At Knitting 101 camp, Elsa Wang, 6, shows her knitting technique to her grandmother Christine Alexander. “It’s so much fun to come,” Alexander said. (Bettina Lanyi/FOR THE WASHINGTON POST)

Teri Huet started her one-woman knitting school, Knitting 101, on a dare. Friends who had seen firsthand her teaching potential urged her to create a Groupon for a knitting class.

“So I thought, ‘Fine, I’m going to prove to you that no one wants to learn how to knit,’ ” Huet said.

She posted the Groupon for a knitting class discount on her birthday in early December five years ago. “I thought, if I have 20 people sign up, it’s a success.”

Five hundred and fifty people signed up.

“I was in tears,” Huet said, laughing as she remembered juggling the initial influx of knitters. Having spent years abroad working for the State Department and the United Nations, Huet was surprised to see most of those interested were in their 20s and 30s. During her years away from the United States, knitting had become trendy.

Those early classes — scheduled in the evenings at various D.C. locations while Huet worked full time managing adjunct faculty at the University of the District of Columbia, raised her high-school-age son and took night classes — grew into the nonprofit knitting school on Connecticut Avenue NW. In the years since, Huet has taught 1,500 people how to knit.

This summer, the D.C. resident is offering week-long knitting camps for children 6 to 13, with options for parents to learn alongside their kids. Huet, who has taught children knitting for several years through afterschool programs in Alexandria, came up with a teaching method just for kids.

Elsa Wang, 6, of Capitol Hill demonstrated the technique she had just learned in her week of camp, looping tan yarn around wooden knitting needles with tiny, deft fingers.

“First, you ‘get up in the morning’ and get this string; then you ‘get dressed’ and go like this; then you ‘go out the door’ and push all your work up to the top, and pop off,” Elsa explained.

She showed a visitor the swatch she’s working on. “I’m going to make a scarf or a blanket,” she said.

Huet said kids’ reactions to getting the hang of knitting are universal and straightforward: “Pure happiness. With adults, you’ll get a more verbal response about the joy of having this new skill. With kids, it’s like, ‘I can’t wait to show it to my best friend’ so they can knit together. That’s a common reaction — it goes back to knitting being social.”

Huet, who has taught many adults who claimed they could never learn to knit, said she wants to make knitting accessible for students of any age.

“Whether you’re an adult or a child, I want you to be comfortable in who you are as a knitter,” Huet said. “I teach kids how to cast on, and I teach them how to knit in the first class. By the end of the second day, I can add purl.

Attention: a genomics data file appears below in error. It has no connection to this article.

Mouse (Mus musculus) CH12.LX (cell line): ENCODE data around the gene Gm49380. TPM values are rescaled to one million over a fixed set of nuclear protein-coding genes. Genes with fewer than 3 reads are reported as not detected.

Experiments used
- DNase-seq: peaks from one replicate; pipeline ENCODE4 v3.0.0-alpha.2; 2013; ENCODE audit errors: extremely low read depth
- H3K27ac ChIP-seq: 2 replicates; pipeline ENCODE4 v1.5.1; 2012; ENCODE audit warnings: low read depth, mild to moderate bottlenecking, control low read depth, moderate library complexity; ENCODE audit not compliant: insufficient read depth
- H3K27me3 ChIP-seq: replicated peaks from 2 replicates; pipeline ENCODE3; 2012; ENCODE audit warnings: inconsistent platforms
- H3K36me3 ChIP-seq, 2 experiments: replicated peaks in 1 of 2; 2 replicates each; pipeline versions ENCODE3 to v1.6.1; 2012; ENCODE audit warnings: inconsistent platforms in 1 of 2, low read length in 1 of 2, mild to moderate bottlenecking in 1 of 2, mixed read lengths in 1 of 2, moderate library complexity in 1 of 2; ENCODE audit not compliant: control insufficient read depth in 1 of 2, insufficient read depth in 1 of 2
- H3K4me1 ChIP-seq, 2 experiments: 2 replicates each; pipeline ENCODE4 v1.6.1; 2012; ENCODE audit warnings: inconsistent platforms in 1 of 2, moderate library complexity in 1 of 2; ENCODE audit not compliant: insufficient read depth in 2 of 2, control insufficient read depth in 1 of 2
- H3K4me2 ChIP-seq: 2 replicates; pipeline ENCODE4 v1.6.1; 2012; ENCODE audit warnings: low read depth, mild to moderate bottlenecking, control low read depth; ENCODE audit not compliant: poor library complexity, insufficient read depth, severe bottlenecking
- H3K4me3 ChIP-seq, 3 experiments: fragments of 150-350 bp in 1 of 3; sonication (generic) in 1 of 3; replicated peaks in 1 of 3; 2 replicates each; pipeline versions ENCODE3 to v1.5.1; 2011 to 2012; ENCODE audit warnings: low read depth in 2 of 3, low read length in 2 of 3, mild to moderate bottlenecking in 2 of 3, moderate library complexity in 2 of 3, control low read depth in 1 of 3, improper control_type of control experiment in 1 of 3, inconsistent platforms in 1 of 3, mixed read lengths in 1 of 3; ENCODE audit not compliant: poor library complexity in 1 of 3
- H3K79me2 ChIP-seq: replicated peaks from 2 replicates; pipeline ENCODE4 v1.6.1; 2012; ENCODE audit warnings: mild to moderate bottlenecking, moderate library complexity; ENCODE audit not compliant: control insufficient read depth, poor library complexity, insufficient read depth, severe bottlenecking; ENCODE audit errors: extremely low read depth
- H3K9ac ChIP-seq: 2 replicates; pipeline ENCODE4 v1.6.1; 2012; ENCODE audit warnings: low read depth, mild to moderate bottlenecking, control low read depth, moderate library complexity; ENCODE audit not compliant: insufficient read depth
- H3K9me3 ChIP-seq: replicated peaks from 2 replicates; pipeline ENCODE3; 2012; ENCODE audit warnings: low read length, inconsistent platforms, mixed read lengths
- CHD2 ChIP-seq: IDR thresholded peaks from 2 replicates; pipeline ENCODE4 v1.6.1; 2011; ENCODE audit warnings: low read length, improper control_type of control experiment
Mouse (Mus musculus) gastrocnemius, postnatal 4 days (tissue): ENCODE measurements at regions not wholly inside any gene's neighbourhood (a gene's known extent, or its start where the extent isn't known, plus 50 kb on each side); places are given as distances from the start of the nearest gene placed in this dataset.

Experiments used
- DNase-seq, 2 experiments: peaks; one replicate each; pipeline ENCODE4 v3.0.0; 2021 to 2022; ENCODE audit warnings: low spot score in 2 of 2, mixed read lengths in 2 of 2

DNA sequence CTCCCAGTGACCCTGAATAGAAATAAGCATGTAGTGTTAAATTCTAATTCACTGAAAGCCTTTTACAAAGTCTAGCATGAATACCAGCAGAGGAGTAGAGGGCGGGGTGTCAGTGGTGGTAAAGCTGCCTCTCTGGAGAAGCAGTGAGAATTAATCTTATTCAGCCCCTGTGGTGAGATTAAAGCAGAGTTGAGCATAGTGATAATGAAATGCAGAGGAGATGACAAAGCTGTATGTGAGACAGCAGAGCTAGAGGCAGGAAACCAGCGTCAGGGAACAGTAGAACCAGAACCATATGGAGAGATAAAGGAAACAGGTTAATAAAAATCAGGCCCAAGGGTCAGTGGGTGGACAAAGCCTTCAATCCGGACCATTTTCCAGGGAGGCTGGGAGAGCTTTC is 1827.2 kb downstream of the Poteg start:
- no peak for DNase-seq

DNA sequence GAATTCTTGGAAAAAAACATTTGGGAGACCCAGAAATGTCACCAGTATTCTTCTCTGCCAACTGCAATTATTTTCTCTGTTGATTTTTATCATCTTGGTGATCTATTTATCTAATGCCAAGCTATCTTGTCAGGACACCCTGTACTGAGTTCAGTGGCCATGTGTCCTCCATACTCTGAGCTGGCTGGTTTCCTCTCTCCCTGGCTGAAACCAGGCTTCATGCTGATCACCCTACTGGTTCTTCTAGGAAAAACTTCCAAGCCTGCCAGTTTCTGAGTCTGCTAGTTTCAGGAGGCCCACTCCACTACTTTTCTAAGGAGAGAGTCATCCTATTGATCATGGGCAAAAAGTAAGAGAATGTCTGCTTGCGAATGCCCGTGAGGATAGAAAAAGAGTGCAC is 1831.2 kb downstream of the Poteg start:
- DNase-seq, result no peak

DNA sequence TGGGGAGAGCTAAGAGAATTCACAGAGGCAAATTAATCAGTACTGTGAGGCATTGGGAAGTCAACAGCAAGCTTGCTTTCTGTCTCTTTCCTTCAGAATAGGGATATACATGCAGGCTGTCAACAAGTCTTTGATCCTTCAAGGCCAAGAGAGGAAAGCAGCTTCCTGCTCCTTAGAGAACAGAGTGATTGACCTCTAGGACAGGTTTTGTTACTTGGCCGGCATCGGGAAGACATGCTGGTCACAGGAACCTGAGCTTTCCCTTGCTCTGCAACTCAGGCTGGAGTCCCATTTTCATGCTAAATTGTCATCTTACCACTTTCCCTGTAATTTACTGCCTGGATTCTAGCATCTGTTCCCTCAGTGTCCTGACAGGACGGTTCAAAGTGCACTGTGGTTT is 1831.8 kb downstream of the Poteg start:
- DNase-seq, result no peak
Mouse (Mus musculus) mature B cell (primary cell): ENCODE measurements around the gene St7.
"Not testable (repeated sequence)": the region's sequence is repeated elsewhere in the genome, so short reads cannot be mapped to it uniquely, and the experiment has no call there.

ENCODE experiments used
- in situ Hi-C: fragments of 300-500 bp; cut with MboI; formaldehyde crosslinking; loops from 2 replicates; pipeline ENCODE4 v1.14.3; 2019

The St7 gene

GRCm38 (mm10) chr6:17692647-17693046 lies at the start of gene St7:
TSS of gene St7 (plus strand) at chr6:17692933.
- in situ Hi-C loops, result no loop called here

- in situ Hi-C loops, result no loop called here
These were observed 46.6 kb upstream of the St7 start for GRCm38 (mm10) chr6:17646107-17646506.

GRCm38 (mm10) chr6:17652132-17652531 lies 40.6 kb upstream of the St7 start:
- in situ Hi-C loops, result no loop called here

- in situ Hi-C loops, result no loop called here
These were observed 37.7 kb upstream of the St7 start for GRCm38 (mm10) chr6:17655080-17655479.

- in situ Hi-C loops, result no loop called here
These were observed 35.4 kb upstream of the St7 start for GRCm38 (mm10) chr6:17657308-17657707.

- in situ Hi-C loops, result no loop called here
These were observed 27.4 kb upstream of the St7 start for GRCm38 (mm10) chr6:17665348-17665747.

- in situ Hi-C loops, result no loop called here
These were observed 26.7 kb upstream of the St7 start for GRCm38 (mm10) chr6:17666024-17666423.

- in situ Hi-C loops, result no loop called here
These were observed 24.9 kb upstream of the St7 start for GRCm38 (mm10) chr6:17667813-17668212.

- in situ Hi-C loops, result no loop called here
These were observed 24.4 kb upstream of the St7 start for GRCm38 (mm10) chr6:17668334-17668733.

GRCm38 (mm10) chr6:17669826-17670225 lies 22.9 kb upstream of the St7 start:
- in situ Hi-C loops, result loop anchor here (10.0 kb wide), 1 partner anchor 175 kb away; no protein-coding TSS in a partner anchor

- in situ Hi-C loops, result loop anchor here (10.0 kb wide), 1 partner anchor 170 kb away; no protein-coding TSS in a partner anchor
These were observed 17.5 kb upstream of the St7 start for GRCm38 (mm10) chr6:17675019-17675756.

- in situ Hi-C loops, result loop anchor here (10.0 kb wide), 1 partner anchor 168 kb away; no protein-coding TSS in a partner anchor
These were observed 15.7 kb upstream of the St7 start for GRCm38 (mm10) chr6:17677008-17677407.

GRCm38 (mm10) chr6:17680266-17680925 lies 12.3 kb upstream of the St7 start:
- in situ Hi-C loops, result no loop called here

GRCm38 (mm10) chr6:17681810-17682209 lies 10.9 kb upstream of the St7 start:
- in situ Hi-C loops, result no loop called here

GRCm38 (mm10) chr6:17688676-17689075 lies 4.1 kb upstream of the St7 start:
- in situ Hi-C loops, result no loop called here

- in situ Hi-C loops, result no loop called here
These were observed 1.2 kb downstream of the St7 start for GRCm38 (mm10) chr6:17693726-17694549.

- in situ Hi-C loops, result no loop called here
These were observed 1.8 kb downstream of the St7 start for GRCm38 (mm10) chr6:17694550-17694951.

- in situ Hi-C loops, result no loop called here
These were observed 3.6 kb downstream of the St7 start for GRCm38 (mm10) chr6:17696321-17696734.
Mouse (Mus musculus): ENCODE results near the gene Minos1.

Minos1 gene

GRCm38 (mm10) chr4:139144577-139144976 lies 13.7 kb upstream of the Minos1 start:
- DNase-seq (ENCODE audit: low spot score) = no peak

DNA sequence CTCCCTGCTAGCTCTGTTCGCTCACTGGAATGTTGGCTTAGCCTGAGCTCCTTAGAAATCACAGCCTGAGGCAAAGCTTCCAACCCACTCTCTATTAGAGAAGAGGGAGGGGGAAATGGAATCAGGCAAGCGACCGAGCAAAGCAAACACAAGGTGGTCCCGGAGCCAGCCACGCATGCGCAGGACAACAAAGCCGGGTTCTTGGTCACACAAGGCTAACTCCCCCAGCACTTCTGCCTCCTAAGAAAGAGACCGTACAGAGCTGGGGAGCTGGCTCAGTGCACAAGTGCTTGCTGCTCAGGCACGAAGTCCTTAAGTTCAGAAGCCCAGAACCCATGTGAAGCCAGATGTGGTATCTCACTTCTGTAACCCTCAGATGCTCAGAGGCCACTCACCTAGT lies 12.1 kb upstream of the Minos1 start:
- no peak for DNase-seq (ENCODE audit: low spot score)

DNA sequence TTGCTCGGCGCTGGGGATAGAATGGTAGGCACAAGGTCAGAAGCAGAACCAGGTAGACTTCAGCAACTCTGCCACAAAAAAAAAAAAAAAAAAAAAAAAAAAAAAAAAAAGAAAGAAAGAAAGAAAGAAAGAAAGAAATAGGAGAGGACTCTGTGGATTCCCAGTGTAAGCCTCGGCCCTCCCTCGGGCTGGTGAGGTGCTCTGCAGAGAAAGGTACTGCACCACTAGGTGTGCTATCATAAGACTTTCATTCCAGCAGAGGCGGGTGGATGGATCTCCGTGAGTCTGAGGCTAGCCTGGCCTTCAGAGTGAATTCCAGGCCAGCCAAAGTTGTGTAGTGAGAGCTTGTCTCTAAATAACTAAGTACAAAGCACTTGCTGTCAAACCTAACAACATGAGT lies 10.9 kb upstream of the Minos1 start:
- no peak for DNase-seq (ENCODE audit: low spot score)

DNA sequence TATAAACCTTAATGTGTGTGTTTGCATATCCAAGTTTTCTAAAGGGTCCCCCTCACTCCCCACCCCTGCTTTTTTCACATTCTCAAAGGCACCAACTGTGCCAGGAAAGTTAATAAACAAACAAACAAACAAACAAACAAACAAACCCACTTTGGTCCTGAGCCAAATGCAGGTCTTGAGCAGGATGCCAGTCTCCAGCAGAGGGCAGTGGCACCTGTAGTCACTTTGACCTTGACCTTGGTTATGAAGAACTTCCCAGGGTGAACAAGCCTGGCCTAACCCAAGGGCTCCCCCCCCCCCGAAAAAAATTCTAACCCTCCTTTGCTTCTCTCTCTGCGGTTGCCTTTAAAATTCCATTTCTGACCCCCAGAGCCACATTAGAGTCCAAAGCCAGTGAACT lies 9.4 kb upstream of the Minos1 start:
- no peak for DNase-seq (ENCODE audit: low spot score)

“The goal is not to put too much on the shoulders of a knitter,” she added. “If I overwhelm you, then you’re not going to succeed. . . . It usually takes 20 rows of knitting before the light bulb goes off. And once it goes off, you just keep knitting and knitting.”

Huet is working on a book about knitting for kids, including the story of how she learned to knit at her mother’s knee at age 7, when she wanted to make a blanket for her dolls.

“I started this program because of my mom; my mother’s since passed on,” Huet said. “When I started this, it was my way of connecting with her.”

She also hopes to find a platform for the folklore she’s gathered from her many cultural exchanges with knitters all over the world.

“We bring to our knitting who we are, ancestrally and historically,” Huet said. “One of the benefits of my living overseas for so long is I’ve always learned the local knitting approach, usually through the local babushka, the local grandmother, someone in the market. Each culture knits differently.”

Huet, who teaches North American knitting at her school, knits in the Irish style herself, honoring her Irish great-grandmother.

Elsa’s mother, Tara, and grandmother, Christine Alexander, were so impressed with her progress at camp that they joined in to knit with her during the course of the week. Alexander, who lives in Tenleytown, said she hadn’t knitted in 46 years, but Huet’s method inspired her to pick up the craft once more.

Watching Elsa’s grandmother knit, Huet noted that she appeared to be knitting in a Welsh style; Alexander confirmed that her family background was Welsh.

“It’s so much fun to come to Teri,” Alexander said. “It connects you to your mom, your grandma. It’s marvelous. It’s what knitting’s all about.”

Lanyi is a freelance writer.

Camps are $225 per week for full-day sessions and $109 per week for half days. The price includes all supplies. For information, visit